A licensed hypnotherapist may be certified by The American Society of Clinical Hypnosis (ASCH) or the Society for Clinical and Experimental Hypnosis (SCEH), or the The American Association of Hypnotherapists (AAH).  Founded in 1998, AAH is a worldwide organization that certifies qualified professional providers of hypnotherapy work. It also promotes research and application of hypnosis treatment in holistic health care. 

To be certified by the American Society of Clinical Hypnosis or the Society for Clinical and Experimental Hypnosis, a clinical hypnotherapist must have a doctorate in medicine, dentistry, or psychology or a master's degree in nursing, social work, psychology, counseling or marital and family therapy. You may request a therapist's credentials if they are not readily available on their website or at their office. 

Will insurance cover the prices of sessions with a qualified hypnotherapist? According to the  American Academy of Professional Coders, most providers will cover 50-80% of the costs when you’re working with a licensed professional. 

Personal Attributes

Each individual may have different personal attributes they desire in a therapist, so making a list of attributes important to you before meeting with a therapist for your first session may be helpful.


Trust can be a cornerstone of an effective hypnotherapy relationship. If you don't trust your therapist, you may not feel comfortable entering a relaxed or heightened state or fearing unintended

Options and other treatments

If you are worried that there is insufficient evidence supporting its benefits or that there may be harmful reactions, professional hypnotherapists can walk you through the research behind the practice. Hypnotherapy is one evidence-based therapeutic practice that may support clients through life's challenges.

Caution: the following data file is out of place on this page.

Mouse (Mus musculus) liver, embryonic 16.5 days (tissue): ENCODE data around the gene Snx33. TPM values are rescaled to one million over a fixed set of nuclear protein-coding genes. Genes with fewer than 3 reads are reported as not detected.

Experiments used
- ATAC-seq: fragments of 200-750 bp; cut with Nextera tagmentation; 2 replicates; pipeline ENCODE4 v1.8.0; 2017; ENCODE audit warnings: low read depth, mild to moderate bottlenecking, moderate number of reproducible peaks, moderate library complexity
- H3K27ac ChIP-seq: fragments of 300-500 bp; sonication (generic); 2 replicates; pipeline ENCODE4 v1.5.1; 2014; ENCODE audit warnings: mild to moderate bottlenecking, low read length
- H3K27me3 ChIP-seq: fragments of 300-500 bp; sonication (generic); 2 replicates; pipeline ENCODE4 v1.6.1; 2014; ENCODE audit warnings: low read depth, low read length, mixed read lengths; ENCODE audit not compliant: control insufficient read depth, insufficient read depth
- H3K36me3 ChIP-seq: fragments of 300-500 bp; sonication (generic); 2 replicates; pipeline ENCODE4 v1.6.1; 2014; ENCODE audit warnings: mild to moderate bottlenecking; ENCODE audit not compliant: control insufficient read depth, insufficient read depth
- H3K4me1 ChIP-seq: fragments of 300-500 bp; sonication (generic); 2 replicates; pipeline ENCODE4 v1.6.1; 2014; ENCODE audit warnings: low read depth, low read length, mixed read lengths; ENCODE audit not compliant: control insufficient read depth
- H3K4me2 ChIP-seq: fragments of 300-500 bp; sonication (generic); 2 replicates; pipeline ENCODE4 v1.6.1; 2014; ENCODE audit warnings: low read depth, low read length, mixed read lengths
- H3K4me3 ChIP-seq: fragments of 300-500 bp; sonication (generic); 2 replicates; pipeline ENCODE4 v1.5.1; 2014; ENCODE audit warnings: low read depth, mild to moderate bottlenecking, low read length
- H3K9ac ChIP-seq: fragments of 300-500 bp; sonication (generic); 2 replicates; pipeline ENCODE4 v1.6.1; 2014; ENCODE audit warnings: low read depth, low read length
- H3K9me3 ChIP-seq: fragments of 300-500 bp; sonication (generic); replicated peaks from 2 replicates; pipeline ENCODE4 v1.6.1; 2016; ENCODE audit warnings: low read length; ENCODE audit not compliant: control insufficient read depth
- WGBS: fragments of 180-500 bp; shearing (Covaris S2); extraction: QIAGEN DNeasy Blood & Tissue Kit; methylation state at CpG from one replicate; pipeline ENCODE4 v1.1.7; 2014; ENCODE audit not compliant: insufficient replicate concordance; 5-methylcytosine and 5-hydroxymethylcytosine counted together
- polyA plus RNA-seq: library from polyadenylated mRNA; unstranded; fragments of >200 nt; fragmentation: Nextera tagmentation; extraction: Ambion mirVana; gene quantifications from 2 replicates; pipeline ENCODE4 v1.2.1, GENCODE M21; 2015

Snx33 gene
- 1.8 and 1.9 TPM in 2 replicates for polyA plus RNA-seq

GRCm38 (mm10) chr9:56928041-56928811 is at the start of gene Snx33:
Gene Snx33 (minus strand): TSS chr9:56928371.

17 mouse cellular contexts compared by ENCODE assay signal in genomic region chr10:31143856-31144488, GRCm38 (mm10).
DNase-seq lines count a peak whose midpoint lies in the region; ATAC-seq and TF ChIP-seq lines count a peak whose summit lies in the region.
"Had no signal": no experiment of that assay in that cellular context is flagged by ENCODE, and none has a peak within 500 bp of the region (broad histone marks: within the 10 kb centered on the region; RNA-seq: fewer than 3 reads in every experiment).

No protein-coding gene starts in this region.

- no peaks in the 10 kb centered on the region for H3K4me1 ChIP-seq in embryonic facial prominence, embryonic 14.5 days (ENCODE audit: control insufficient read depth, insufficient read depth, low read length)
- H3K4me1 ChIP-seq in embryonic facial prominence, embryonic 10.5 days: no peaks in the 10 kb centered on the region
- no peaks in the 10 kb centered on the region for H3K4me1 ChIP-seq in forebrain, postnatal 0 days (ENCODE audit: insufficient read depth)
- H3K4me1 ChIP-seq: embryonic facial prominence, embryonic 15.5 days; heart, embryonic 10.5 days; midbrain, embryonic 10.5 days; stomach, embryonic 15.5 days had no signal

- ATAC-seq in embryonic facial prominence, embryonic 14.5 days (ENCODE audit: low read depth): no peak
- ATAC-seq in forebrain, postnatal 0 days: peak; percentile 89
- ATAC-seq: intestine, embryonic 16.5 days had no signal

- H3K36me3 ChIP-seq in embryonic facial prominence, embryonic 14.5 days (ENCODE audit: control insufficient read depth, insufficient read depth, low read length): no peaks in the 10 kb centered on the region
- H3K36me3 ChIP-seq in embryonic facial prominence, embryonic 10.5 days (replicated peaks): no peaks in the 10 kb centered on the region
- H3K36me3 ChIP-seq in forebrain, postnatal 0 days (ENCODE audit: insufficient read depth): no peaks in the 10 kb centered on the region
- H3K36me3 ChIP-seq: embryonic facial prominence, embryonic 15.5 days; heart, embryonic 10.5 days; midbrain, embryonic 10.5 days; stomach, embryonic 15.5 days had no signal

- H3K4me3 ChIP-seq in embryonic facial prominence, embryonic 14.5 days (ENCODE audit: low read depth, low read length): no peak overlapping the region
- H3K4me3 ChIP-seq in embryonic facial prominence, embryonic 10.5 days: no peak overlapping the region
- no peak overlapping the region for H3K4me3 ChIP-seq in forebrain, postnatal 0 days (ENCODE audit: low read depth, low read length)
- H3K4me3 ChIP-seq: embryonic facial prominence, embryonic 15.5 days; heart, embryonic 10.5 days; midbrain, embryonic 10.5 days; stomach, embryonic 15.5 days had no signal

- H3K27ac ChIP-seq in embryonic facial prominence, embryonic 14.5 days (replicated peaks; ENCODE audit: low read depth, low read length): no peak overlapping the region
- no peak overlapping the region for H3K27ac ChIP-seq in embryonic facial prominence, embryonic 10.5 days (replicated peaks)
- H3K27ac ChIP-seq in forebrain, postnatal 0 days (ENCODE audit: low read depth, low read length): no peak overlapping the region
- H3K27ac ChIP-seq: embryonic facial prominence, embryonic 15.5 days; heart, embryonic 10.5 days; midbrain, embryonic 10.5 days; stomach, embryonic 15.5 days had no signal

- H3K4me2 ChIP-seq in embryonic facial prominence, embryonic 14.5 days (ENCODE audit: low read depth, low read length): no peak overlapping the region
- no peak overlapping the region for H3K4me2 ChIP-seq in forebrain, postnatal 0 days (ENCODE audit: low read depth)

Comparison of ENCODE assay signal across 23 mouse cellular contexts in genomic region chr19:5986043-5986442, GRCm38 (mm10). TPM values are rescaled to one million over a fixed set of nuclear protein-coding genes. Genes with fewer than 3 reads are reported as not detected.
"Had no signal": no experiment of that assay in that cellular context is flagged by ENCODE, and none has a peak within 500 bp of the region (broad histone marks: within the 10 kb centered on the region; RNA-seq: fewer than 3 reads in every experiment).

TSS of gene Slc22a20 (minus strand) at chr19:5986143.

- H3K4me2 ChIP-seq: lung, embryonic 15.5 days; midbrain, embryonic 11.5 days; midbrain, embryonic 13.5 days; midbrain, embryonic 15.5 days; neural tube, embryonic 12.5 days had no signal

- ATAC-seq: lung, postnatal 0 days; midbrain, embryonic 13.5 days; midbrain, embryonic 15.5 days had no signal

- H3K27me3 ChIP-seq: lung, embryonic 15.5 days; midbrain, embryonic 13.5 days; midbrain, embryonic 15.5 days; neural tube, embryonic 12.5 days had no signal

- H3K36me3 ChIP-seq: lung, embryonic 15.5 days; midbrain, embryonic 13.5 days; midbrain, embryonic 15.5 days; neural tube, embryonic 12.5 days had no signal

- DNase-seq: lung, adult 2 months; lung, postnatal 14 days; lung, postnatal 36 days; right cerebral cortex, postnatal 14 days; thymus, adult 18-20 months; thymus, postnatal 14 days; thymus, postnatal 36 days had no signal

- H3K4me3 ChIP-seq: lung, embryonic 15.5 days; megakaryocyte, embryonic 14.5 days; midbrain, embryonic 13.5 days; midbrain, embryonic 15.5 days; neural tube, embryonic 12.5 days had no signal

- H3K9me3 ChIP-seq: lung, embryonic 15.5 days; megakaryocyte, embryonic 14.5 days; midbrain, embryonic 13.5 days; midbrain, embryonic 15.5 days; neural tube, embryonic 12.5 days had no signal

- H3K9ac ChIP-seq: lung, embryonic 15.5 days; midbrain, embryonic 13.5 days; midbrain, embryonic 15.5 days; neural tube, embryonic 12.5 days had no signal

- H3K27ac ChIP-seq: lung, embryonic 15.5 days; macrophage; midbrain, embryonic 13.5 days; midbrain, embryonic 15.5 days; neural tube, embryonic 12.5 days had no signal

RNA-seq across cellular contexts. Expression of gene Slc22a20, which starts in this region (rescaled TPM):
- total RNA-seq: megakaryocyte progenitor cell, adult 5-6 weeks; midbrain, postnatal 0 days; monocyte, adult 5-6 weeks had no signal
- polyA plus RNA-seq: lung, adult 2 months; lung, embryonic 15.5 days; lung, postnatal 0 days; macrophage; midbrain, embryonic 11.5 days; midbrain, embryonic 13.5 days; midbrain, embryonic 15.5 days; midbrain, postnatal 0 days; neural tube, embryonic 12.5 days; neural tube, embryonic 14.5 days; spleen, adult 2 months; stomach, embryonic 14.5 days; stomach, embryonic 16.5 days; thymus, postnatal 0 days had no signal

Tele-hypnosis may be effective for physical challenges like chronic pain or irritable bowel syndrome and mental illness like anxiety disorders, depression, or controlling impulses like quitting smoking. If you're interested in meeting with an online therapist, you can sign up for a platform like BetterHelp, which offers a growing network of providers specializing in various other forms of treatment, including cognitive behavioral therapy. Online therapy also gives you the option of video, phone, or live chat sessions with your licensed therapist, so you can partake in a method that feels most comfortable to you. 

Additionally, studies performed by qualified professionals from professional associations back up the effectiveness of telehealth therapy. Clinical trials found that hypnosis over the phone had many advantages over hypnosis in person. 


Tele-hypnosis can help you learn grounding techniques, guide yourself through memories, and learn about potentially suppressed emotions. If you're interested in learning more about how hypnotherapy works, consider reaching out to a counselor like a BetterHelp therapist for further guidance and support.
Explore mental health and healing in therapy
The information on this page is not intended to be a substitution for diagnosis, treatment, or informed professional advice. You should not take any action or avoid taking any action without consulting with a qualified mental health professional. For more information, please read our terms of use.
Get the support you need from one of our therapistsGet started